The Holy Trinity at Warlukirritjinya by Linda Syddick

Details of The Holy Trinity at Warlukirritjinya

  
The Holy Trinity at Warlukirritjinya by Linda Syddick
Details
Catalog Number : 838070
Size : 151.7cm x 101.3cm
Medium : Acrylic On Linen
For Sale : Contact Short St Gallery
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About The Holy Trinity at Warlukirritjinya
In this work Linda paints the Father, Son and Holy Spirit at Warlukirritjinya, in the Pintupi Country of her adoptive father, Shorty Lungkata Tjungarrayi. She asserts clearly this painting is the Holy Trinity. She is a deeply religious member of the Lutheran Church in Central Australia. Therefore, one is moved when Lindathen interprets her painting in detail for the viewer. Linda declares of the Father, on the left, ‘This one Tjungarrayi – my father, Riinytye.’ Of the Holy Spirit in the middle of the painting, she explains ‘This one Tjungarrayi – my father, Lungkata [Shorty Lungkata Tjungarrayi] – my father’s brother’. And what of the son? Linda smiles, ‘This one, Baby Jesus. This one, my baby brother, Tjapaltjarri. This is Jesus’ Story, and my borning place’. Smiling, Linda clasps her hands together fingers entwined, and draws them to her chest, as though in prayer. She refers to Warlukirritjinya as her place, her father, Tjungarrayi, then the last word she speaks throws one completely... ‘Redemption’
Linda’s description of her work illustrates the complete synthesis she feels about the power and authority of the Christian Trinity, with that of her male parents and sibling, all Senior Pintupi Men of Tjukurrpa – holders of Law, authority, power and renown. Linda goes on to briefly explain her personal history, pointing to the Holy Spirit: ‘He [Shorty Lungkata Tjungarrayi] been found mother and me in my borning place [Lake Mackay].My father dead. He been my father’s brother. He married mother, and raised me up. We lost my father, but he’s still here. Lungkata taught me, his eldest daughter, and then he taught all of us, all his children... about this [indicating her painting, but implying her fathers’ Tjukurrpa]. I know about this, about Baby Jesus, about Country, where I’m from’.
Linda Syddick’s long-term syncretic practice, through which she comfortably combines core Christian themes and Pintupi Tjukurrpa relates to the complex life journey she has undertaken. The ease with which Linda explores sacred concepts, beings and places; her reflections on temporal and spatial integration and separation from place and people, Law and faith and identity; are fully realised in her paintings, as they reflect matters of Authority and Faith, the absolute and yet ephemeral association between Identity and Country, Tjukurrpa and Family, love and longing, loss and grief.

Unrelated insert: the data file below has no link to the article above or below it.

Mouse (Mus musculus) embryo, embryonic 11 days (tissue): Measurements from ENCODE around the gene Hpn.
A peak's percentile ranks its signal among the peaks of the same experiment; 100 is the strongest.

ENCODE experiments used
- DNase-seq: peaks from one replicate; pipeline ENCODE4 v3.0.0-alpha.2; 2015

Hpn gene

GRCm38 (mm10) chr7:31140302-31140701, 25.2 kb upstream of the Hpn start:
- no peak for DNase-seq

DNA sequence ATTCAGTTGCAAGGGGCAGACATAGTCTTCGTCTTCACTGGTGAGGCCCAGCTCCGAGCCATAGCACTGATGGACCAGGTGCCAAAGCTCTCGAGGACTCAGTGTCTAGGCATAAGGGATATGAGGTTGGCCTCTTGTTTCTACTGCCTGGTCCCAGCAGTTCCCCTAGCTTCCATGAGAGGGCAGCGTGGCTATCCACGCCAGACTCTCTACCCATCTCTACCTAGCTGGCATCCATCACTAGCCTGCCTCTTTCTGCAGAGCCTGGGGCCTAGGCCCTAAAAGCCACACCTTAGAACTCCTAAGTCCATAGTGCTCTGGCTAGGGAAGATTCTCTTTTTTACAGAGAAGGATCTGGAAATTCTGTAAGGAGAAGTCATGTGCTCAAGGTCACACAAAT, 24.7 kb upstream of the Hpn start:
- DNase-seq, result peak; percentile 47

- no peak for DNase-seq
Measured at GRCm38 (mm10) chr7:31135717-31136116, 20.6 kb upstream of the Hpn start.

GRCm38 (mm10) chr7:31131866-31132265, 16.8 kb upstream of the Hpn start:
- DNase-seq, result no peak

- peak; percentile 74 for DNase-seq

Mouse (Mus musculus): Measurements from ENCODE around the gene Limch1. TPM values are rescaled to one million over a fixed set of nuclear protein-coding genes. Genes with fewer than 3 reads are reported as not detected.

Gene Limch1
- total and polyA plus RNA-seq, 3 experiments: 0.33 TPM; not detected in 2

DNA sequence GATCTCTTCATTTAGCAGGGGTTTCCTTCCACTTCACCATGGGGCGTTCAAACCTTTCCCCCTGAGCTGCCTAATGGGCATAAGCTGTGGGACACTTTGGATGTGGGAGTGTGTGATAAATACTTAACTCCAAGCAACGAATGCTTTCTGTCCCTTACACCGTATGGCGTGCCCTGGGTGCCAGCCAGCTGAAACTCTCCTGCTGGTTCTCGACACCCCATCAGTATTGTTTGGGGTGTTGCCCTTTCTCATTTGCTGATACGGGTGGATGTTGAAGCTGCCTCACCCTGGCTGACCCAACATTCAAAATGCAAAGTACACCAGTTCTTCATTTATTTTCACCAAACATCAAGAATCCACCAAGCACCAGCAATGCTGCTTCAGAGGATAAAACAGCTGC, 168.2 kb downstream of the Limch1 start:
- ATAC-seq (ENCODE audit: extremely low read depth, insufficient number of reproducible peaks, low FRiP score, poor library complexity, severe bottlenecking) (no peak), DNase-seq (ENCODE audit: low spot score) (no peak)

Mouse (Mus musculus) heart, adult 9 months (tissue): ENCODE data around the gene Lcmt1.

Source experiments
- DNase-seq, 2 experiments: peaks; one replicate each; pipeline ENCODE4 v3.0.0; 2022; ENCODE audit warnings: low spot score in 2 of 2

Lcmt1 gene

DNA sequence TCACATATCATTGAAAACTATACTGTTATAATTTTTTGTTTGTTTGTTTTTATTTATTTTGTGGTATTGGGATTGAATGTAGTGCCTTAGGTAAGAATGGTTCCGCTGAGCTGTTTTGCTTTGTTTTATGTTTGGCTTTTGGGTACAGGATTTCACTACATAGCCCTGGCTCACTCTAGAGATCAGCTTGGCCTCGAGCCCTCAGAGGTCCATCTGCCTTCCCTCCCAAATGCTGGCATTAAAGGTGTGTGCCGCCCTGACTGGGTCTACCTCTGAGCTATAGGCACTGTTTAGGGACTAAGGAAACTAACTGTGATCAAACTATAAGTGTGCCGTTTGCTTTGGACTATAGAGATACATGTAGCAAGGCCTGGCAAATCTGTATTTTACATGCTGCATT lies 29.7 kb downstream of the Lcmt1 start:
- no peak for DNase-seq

Born near Wilkinkarra[Lake Mackay], her Tjungarrayi father killed by a revenge party out in the Western Desert, Linda and her mother were embraced by Shorty Lungkata Tjungarrayi, her father’s Tjukurrpa or spiritual and legal, but not biological ‘brother’. Lungkata married Linda’s mother, and adopted Linda, then a young child. Lungkata was a powerful and sometimes feared Senior Law Man, Ceremonial leader and Ngangkari [traditional healer] who wasn’t interested in assimilating culturally, or learning any English. Trouble with drought and non-Aboriginal people across Pintupi Country in 1950 drove him to lead his small family group out of the Desert to the small Lutheran mission of Haasts Bluff, where Linda began the synthesis of Pintupi and Christian knowledge and law she has lived by ever since.
Ten years later in 1960, when Linda was a young woman, Lungkata moved his growing family to newly established Papunya, where he became the last man to join the Papunya Men painting movement in the summer of 1971-2. Sadly for Linda, Lungkata passed away from cancer in 1986.
Unusually, Lungkata handed absolute authority to Linda to paint his Men’s Tjukurrpa, part of the Tingarri Cycles that travel through Pintupi Country and beyond. In doing so Lungkata mentored his daughter’s knowledge and painting carefully, to ensure his Law and knowledge sustained into future generations. Under the guidance of her father and uncles, great leaders and masters, Nosepeg Tjupurrula, and Uta Uta Tjangala, Linda developed ways of expressing herself that are well catalogued, and continue to be conceptually unique.